Tuesday Nov 29, 2022
Cannabidiol, a chemical notorious because it is found in marijuana is becoming increasingly popular across the globe. It is the second-most active chemical in marijuana but does not contain tetrahydrocannabinol (THC), the psychoactive ingredient that produces a high.
CBD can be directly derived from the hemp plant, which is related to the marijuana plant. It can also be manufactured in a laboratory.
"In humans, CBD exhibits no effects indicative of any abuse or dependence potential…. To date, there is no evidence of public health-related problems associated with the use of pure CBD," a report by the World Health Organisation said.
The most important question before moving on to the pros and cons of CBD is whether it is legal.
Several countries have made the use of CBD legal. Around 30 have legalised the drug for medicinal purposes, including most European Union members. These countries include the United States, Canada, Spain, Luxembourg, and South Africa.
While CBD is readily available in the US, its legal status in the country has been a source of confusion. However, all 50 states have legalised the chemical.
"The FDA has approved only one CBD product, a prescription drug product to treat seizures associated with Lennox Gastaut syndrome (LGS), Dravet syndrome (DS), or tuberous sclerosis complex (TSC) in people one year of age and older," the official website of the United States government reads.
In Pakistan, CBD is still illegal due to several reasons. According to Sensi Seeds, one of the reasons is that "the CBD market isn't tightly monitored". While it is an illegal substance, in 2020, the news of the country investing in CBD research became popular.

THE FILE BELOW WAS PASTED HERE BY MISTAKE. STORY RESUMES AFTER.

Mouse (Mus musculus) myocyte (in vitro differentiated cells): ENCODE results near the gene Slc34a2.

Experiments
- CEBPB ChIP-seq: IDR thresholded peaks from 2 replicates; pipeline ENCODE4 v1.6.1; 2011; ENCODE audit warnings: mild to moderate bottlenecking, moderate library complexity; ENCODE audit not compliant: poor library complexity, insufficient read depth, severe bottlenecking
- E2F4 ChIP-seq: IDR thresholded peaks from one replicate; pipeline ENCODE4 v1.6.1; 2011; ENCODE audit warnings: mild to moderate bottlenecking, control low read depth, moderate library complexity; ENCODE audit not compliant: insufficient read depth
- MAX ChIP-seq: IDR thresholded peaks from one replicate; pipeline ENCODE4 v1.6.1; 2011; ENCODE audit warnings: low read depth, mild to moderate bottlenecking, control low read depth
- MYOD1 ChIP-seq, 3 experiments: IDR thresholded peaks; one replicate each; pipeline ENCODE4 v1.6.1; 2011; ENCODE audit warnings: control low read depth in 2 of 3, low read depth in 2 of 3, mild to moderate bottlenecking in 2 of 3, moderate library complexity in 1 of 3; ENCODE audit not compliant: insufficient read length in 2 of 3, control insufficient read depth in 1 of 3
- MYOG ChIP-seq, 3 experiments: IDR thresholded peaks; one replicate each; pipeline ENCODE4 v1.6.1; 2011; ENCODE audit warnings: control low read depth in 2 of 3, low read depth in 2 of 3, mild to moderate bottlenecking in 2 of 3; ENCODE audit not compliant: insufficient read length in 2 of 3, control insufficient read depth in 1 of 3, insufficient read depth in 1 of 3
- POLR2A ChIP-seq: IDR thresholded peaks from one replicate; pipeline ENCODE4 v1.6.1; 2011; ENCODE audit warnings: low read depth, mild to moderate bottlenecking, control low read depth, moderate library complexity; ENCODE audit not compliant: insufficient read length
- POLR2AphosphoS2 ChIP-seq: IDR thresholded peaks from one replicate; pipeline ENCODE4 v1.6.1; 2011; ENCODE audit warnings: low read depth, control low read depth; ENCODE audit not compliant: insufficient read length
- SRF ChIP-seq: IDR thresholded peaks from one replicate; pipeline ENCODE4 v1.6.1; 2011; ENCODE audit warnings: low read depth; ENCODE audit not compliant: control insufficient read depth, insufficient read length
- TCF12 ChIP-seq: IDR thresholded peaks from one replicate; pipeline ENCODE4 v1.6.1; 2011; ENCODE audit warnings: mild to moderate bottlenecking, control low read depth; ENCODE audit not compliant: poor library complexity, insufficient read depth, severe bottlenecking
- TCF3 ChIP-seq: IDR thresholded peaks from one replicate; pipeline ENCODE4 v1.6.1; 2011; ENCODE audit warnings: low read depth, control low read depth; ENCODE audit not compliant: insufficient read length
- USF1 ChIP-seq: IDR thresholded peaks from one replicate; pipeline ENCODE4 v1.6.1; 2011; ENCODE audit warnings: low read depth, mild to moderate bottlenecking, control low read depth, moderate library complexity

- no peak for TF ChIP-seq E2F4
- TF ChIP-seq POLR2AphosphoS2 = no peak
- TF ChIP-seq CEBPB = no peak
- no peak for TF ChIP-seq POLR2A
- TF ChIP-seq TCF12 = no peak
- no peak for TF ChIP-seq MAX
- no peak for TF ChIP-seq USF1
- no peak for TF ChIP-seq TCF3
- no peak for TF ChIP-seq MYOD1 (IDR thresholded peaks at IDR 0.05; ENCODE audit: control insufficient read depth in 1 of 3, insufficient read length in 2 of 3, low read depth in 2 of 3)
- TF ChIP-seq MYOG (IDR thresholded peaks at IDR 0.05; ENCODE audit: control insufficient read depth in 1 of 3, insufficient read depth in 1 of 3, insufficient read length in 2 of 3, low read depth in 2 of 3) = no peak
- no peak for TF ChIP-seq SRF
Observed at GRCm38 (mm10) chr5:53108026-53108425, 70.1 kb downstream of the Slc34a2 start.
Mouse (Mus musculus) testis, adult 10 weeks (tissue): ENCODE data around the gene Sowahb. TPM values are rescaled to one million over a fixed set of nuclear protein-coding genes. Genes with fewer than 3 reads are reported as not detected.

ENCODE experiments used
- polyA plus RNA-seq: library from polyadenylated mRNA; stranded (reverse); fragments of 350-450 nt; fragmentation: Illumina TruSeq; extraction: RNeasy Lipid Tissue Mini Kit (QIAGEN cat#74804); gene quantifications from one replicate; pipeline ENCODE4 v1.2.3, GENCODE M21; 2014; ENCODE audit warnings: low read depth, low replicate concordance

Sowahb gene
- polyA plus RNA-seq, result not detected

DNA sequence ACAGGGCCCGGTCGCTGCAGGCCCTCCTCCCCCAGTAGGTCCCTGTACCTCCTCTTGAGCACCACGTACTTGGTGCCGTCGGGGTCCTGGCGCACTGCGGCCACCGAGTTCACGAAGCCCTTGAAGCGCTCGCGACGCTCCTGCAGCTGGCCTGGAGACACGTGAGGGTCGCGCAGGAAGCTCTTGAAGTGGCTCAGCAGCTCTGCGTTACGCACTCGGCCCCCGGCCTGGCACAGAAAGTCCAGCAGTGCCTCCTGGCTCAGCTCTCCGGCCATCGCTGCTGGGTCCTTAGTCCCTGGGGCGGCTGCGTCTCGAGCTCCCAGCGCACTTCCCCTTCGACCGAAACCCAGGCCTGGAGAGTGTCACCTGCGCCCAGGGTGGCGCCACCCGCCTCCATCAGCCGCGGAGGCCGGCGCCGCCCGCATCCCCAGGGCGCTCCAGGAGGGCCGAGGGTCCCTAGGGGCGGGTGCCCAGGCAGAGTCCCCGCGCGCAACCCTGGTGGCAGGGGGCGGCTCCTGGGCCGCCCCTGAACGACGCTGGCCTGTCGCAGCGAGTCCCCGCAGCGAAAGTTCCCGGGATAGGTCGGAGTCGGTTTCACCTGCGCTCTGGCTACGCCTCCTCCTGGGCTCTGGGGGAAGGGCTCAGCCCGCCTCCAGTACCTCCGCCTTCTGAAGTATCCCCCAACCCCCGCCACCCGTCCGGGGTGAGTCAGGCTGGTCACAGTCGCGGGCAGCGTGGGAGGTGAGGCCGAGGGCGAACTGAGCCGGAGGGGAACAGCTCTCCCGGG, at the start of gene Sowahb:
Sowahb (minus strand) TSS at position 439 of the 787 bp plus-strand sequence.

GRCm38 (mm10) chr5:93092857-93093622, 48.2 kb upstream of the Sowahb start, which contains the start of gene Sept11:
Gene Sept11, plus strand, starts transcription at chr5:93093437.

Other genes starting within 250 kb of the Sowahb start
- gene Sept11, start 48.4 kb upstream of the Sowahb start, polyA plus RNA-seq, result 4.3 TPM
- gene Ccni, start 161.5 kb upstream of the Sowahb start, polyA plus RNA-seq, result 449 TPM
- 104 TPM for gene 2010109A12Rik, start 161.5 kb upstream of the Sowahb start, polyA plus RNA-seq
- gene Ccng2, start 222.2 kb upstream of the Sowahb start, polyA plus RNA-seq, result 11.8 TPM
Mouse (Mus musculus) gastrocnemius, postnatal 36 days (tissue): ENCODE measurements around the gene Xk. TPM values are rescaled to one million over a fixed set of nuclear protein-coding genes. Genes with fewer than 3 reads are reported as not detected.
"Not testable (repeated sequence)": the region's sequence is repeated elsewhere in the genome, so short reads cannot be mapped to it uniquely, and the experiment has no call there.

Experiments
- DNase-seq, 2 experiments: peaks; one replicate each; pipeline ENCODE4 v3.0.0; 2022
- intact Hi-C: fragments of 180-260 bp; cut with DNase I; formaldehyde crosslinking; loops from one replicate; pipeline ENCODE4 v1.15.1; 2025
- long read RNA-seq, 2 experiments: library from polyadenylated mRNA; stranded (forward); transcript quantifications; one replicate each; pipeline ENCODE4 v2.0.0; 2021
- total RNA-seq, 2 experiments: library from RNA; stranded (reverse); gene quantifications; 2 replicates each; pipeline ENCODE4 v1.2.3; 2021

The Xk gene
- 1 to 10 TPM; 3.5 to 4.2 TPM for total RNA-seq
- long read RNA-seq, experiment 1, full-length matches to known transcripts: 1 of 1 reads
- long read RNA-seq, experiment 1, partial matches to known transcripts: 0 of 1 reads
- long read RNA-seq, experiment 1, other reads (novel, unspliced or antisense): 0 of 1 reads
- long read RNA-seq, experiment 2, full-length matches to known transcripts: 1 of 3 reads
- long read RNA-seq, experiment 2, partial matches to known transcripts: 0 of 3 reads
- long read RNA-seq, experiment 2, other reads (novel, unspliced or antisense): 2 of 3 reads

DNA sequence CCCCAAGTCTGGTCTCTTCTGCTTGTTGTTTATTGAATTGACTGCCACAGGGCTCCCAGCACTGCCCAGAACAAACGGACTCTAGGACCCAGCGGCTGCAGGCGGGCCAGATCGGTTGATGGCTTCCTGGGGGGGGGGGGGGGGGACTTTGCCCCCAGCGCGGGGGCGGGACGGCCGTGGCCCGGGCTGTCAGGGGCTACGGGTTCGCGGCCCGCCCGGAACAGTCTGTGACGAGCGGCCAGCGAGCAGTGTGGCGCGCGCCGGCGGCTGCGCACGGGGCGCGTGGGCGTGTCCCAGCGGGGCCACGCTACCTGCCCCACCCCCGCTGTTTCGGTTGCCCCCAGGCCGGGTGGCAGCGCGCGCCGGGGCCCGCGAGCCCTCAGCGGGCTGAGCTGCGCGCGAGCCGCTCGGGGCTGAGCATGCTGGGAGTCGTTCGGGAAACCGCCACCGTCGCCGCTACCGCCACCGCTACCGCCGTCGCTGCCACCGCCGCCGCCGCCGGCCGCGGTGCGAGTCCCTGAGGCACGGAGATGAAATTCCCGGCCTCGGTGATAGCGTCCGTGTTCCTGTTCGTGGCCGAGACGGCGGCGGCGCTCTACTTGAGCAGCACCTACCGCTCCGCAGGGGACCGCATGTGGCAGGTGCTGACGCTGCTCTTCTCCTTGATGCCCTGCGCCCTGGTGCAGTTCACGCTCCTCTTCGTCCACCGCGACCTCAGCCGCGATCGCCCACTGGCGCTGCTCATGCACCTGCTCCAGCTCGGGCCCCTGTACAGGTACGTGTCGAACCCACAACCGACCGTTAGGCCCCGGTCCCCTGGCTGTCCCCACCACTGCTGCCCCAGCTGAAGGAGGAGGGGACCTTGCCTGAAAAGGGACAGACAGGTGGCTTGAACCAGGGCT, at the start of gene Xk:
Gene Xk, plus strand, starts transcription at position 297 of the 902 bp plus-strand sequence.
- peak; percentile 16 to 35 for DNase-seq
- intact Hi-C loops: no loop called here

Federal Minister for Science and Technology, Fawad Chaudhry informed the media that the cannabis plants that Pakistan plans to grow would contain legal level THC (tetrahydrocannabinol), say around or below 0.3%.
CBD comes in various forms including oils, patches, vapes, and capsules. Some have been marketed as supplements instead of a drug.
"A significant safety concern with CBD is that it is primarily marketed and sold as a supplement, not a medication," said Dr Peter Grinspoon, a physician, educator, and cannabis specialist at Massachusetts General Hospital and an instructor at Harvard Medical School.
There are some prescription CBD products like Epidiolex that are approved in some countries and are possibly safe even for children. However, vulnerable groups like pregnant women and those with Parkinson Disease should consult a professional in-depth.
"In animals, high doses of CBD have caused negative effects on developing fetuses," said the official website of Centres for Disease Control and Prevention.
One of the most common health benefits of CBD, usually in form of oil, is its ability to heal pain. The drug is being used for thousands of years, experts believe. "A 600 BC era manuscript found in Iran reveals that ancient Iranians had knowledge about the characteristics of cannabis," Alauddin Masood, who served in the Pakistan Narcotics Control Board for over five years in the late 1970s wrote for The News.
"The strongest scientific evidence is for its effectiveness in treating some of the cruellest childhood epilepsy syndromes, such as Dravet syndrome and Lennox-Gastaut syndrome (LGS), which typically don’t respond to antiseizure medications," Grinspoon added.
Apart from protecting people from chronic inflammation, some research has shown that CBD oil can also boost mental health by reducing some symptoms like anxiety. A small 2018 study published in the Journal of Alternative and Complementary Medicine, showed that CBD reduced PTSD symptoms.
It is effective for patients with epilepsy and possibly effective with those who have multiple sclerosis.
However, some outrageous claims like CBD can cure or prevent cancer and COVID-19 have repeatedly been busted by experts.
According to a Healthline report, CBD is tolerated well by most people. However, like any other substance, CBD can have adverse effects on some people including an upset stomach or diarrhoea and fatigue.
As per FDA, CBD can lead to liver damage and unnoticeable changes like drowsiness. The dosage can only be recommended by a professional.
While CBD is widely available in places where it is legal, "you should let your doctor know if you are regularly using CBD," Grinspoon said, adding that the side effects of high doses of CBD are similar to a few other drugs.
In countries where CBD is illegal, including Pakistan, it should not be consumed as there is a lack of research and medical professionals might not have enough expertise on hand to know what to do in a certain situation of overdose or negative reactions.